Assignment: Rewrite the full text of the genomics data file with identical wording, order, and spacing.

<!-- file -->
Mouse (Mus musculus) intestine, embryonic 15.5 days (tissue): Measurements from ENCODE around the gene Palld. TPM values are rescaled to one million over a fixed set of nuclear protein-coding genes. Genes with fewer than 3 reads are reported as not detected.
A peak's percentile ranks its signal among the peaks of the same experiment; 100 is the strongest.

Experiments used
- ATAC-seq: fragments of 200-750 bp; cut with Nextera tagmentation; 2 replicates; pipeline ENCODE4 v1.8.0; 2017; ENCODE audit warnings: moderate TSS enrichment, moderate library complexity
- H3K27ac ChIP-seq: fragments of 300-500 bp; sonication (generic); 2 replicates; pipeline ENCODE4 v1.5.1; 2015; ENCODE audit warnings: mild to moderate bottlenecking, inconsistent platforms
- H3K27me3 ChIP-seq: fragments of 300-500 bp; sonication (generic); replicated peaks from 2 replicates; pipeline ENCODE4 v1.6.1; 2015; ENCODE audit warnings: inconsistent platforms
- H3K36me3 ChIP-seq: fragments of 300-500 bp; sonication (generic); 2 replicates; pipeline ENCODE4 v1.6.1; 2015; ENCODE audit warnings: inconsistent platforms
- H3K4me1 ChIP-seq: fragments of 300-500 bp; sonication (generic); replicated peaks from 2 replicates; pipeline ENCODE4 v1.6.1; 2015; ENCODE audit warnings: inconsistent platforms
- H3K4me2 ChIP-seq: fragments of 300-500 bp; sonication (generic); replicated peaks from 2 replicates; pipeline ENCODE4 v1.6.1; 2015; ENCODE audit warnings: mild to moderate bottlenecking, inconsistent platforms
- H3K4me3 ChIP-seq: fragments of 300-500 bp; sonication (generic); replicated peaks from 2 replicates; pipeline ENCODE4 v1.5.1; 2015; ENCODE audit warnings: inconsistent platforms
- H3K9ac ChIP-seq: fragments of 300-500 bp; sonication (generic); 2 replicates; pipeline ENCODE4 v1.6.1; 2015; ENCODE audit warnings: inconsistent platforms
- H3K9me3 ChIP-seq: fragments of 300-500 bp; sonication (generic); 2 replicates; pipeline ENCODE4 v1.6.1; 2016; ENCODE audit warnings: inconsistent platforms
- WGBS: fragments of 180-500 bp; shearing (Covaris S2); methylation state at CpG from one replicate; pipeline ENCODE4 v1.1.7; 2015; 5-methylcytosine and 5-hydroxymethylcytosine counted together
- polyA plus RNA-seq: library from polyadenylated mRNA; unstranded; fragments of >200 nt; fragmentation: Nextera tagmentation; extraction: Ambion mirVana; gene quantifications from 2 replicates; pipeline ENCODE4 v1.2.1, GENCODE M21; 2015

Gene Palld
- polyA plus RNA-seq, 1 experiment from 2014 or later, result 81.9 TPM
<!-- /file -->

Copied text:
Mouse (Mus musculus) intestine, embryonic 15.5 days (tissue): Measurements from ENCODE around the gene Palld. TPM values are rescaled to one million over a fixed set of nuclear protein-coding genes. Genes with fewer than 3 reads are reported as not detected.
A peak's percentile ranks its signal among the peaks of the same experiment; 100 is the strongest.

Experiments used
- ATAC-seq: fragments of 200-750 bp; cut with Nextera tagmentation; 2 replicates; pipeline ENCODE4 v1.8.0; 2017; ENCODE audit warnings: moderate TSS enrichment, moderate library complexity
- H3K27ac ChIP-seq: fragments of 300-500 bp; sonication (generic); 2 replicates; pipeline ENCODE4 v1.5.1; 2015; ENCODE audit warnings: mild to moderate bottlenecking, inconsistent platforms
- H3K27me3 ChIP-seq: fragments of 300-500 bp; sonication (generic); replicated peaks from 2 replicates; pipeline ENCODE4 v1.6.1; 2015; ENCODE audit warnings: inconsistent platforms
- H3K36me3 ChIP-seq: fragments of 300-500 bp; sonication (generic); 2 replicates; pipeline ENCODE4 v1.6.1; 2015; ENCODE audit warnings: inconsistent platforms
- H3K4me1 ChIP-seq: fragments of 300-500 bp; sonication (generic); replicated peaks from 2 replicates; pipeline ENCODE4 v1.6.1; 2015; ENCODE audit warnings: inconsistent platforms
- H3K4me2 ChIP-seq: fragments of 300-500 bp; sonication (generic); replicated peaks from 2 replicates; pipeline ENCODE4 v1.6.1; 2015; ENCODE audit warnings: mild to moderate bottlenecking, inconsistent platforms
- H3K4me3 ChIP-seq: fragments of 300-500 bp; sonication (generic); replicated peaks from 2 replicates; pipeline ENCODE4 v1.5.1; 2015; ENCODE audit warnings: inconsistent platforms
- H3K9ac ChIP-seq: fragments of 300-500 bp; sonication (generic); 2 replicates; pipeline ENCODE4 v1.6.1; 2015; ENCODE audit warnings: inconsistent platforms
- H3K9me3 ChIP-seq: fragments of 300-500 bp; sonication (generic); 2 replicates; pipeline ENCODE4 v1.6.1; 2016; ENCODE audit warnings: inconsistent platforms
- WGBS: fragments of 180-500 bp; shearing (Covaris S2); methylation state at CpG from one replicate; pipeline ENCODE4 v1.1.7; 2015; 5-methylcytosine and 5-hydroxymethylcytosine counted together
- polyA plus RNA-seq: library from polyadenylated mRNA; unstranded; fragments of >200 nt; fragmentation: Nextera tagmentation; extraction: Ambion mirVana; gene quantifications from 2 replicates; pipeline ENCODE4 v1.2.1, GENCODE M21; 2015

Gene Palld
- polyA plus RNA-seq, 1 experiment from 2014 or later, result 81.9 TPM